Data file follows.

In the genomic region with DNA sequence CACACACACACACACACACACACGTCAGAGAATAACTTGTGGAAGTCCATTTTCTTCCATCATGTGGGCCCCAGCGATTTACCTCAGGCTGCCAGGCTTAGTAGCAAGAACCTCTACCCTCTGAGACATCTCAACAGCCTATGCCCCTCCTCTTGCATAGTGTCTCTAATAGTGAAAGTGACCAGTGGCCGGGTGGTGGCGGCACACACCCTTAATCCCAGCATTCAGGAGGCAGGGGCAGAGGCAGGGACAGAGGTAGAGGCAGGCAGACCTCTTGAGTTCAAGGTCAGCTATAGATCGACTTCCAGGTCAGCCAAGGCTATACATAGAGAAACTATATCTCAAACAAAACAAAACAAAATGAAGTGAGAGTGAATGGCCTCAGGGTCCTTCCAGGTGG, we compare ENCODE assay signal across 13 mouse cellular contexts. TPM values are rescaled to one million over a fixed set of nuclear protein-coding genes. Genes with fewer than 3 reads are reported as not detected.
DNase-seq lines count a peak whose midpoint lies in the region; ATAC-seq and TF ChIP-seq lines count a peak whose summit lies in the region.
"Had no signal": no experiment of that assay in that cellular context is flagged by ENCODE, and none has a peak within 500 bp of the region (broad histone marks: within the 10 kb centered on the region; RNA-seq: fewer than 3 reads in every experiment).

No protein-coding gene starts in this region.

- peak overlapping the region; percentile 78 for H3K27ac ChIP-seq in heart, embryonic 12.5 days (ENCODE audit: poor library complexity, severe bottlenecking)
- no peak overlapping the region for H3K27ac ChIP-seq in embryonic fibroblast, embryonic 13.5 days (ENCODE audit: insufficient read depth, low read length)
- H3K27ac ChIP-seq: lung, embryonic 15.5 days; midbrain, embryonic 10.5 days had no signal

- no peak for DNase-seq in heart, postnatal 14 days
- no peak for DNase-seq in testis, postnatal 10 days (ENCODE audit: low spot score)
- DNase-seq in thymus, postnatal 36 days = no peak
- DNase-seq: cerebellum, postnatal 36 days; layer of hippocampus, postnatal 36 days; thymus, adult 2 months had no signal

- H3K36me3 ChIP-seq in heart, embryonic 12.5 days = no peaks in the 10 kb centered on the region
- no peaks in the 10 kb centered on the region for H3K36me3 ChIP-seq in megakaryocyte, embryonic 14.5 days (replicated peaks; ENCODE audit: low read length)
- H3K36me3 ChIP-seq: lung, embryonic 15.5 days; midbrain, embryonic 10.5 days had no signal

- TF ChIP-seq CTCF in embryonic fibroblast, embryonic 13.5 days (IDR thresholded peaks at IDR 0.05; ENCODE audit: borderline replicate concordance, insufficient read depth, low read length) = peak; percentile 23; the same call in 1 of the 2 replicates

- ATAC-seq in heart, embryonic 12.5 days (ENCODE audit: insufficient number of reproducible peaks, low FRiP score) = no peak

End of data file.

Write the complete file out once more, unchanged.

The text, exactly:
In the genomic region with DNA sequence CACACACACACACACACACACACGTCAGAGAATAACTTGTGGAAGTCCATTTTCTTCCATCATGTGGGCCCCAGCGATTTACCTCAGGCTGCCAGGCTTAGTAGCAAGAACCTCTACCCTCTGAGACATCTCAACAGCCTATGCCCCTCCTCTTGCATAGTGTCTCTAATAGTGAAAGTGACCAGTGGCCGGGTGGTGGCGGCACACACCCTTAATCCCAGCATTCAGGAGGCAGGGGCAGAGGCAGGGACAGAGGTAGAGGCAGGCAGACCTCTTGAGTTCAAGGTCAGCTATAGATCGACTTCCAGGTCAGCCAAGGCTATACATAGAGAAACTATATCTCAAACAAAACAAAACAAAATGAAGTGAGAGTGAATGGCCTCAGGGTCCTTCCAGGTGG, we compare ENCODE assay signal across 13 mouse cellular contexts. TPM values are rescaled to one million over a fixed set of nuclear protein-coding genes. Genes with fewer than 3 reads are reported as not detected.
DNase-seq lines count a peak whose midpoint lies in the region; ATAC-seq and TF ChIP-seq lines count a peak whose summit lies in the region.
"Had no signal": no experiment of that assay in that cellular context is flagged by ENCODE, and none has a peak within 500 bp of the region (broad histone marks: within the 10 kb centered on the region; RNA-seq: fewer than 3 reads in every experiment).

No protein-coding gene starts in this region.

- peak overlapping the region; percentile 78 for H3K27ac ChIP-seq in heart, embryonic 12.5 days (ENCODE audit: poor library complexity, severe bottlenecking)
- no peak overlapping the region for H3K27ac ChIP-seq in embryonic fibroblast, embryonic 13.5 days (ENCODE audit: insufficient read depth, low read length)
- H3K27ac ChIP-seq: lung, embryonic 15.5 days; midbrain, embryonic 10.5 days had no signal

- no peak for DNase-seq in heart, postnatal 14 days
- no peak for DNase-seq in testis, postnatal 10 days (ENCODE audit: low spot score)
- DNase-seq in thymus, postnatal 36 days = no peak
- DNase-seq: cerebellum, postnatal 36 days; layer of hippocampus, postnatal 36 days; thymus, adult 2 months had no signal

- H3K36me3 ChIP-seq in heart, embryonic 12.5 days = no peaks in the 10 kb centered on the region
- no peaks in the 10 kb centered on the region for H3K36me3 ChIP-seq in megakaryocyte, embryonic 14.5 days (replicated peaks; ENCODE audit: low read length)
- H3K36me3 ChIP-seq: lung, embryonic 15.5 days; midbrain, embryonic 10.5 days had no signal

- TF ChIP-seq CTCF in embryonic fibroblast, embryonic 13.5 days (IDR thresholded peaks at IDR 0.05; ENCODE audit: borderline replicate concordance, insufficient read depth, low read length) = peak; percentile 23; the same call in 1 of the 2 replicates

- ATAC-seq in heart, embryonic 12.5 days (ENCODE audit: insufficient number of reproducible peaks, low FRiP score) = no peak